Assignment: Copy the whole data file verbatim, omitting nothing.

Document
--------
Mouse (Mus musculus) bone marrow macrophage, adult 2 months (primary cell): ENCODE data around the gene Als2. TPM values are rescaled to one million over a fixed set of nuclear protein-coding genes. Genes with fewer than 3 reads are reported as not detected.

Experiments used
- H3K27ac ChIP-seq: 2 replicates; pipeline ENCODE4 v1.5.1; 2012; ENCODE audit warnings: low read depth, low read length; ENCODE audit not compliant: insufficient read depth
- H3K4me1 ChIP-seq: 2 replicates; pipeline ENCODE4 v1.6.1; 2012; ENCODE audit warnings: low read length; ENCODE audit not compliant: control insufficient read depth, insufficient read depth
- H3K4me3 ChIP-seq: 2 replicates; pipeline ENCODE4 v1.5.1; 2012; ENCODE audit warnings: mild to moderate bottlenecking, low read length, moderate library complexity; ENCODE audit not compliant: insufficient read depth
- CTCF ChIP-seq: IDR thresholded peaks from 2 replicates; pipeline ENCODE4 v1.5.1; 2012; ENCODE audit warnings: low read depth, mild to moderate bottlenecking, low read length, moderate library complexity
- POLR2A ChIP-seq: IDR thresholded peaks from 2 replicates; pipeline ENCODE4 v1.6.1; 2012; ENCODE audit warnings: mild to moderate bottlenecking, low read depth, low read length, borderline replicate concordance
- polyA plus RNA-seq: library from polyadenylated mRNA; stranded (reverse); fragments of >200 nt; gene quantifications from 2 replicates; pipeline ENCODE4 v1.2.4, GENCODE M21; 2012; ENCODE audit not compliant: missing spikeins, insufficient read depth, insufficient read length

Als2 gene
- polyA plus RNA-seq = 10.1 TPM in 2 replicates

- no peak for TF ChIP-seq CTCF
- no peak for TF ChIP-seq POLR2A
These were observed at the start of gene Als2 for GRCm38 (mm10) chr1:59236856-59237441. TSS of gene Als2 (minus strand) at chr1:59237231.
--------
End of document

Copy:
Mouse (Mus musculus) bone marrow macrophage, adult 2 months (primary cell): ENCODE data around the gene Als2. TPM values are rescaled to one million over a fixed set of nuclear protein-coding genes. Genes with fewer than 3 reads are reported as not detected.

Experiments used
- H3K27ac ChIP-seq: 2 replicates; pipeline ENCODE4 v1.5.1; 2012; ENCODE audit warnings: low read depth, low read length; ENCODE audit not compliant: insufficient read depth
- H3K4me1 ChIP-seq: 2 replicates; pipeline ENCODE4 v1.6.1; 2012; ENCODE audit warnings: low read length; ENCODE audit not compliant: control insufficient read depth, insufficient read depth
- H3K4me3 ChIP-seq: 2 replicates; pipeline ENCODE4 v1.5.1; 2012; ENCODE audit warnings: mild to moderate bottlenecking, low read length, moderate library complexity; ENCODE audit not compliant: insufficient read depth
- CTCF ChIP-seq: IDR thresholded peaks from 2 replicates; pipeline ENCODE4 v1.5.1; 2012; ENCODE audit warnings: low read depth, mild to moderate bottlenecking, low read length, moderate library complexity
- POLR2A ChIP-seq: IDR thresholded peaks from 2 replicates; pipeline ENCODE4 v1.6.1; 2012; ENCODE audit warnings: mild to moderate bottlenecking, low read depth, low read length, borderline replicate concordance
- polyA plus RNA-seq: library from polyadenylated mRNA; stranded (reverse); fragments of >200 nt; gene quantifications from 2 replicates; pipeline ENCODE4 v1.2.4, GENCODE M21; 2012; ENCODE audit not compliant: missing spikeins, insufficient read depth, insufficient read length

Als2 gene
- polyA plus RNA-seq = 10.1 TPM in 2 replicates

- no peak for TF ChIP-seq CTCF
- no peak for TF ChIP-seq POLR2A
These were observed at the start of gene Als2 for GRCm38 (mm10) chr1:59236856-59237441. TSS of gene Als2 (minus strand) at chr1:59237231.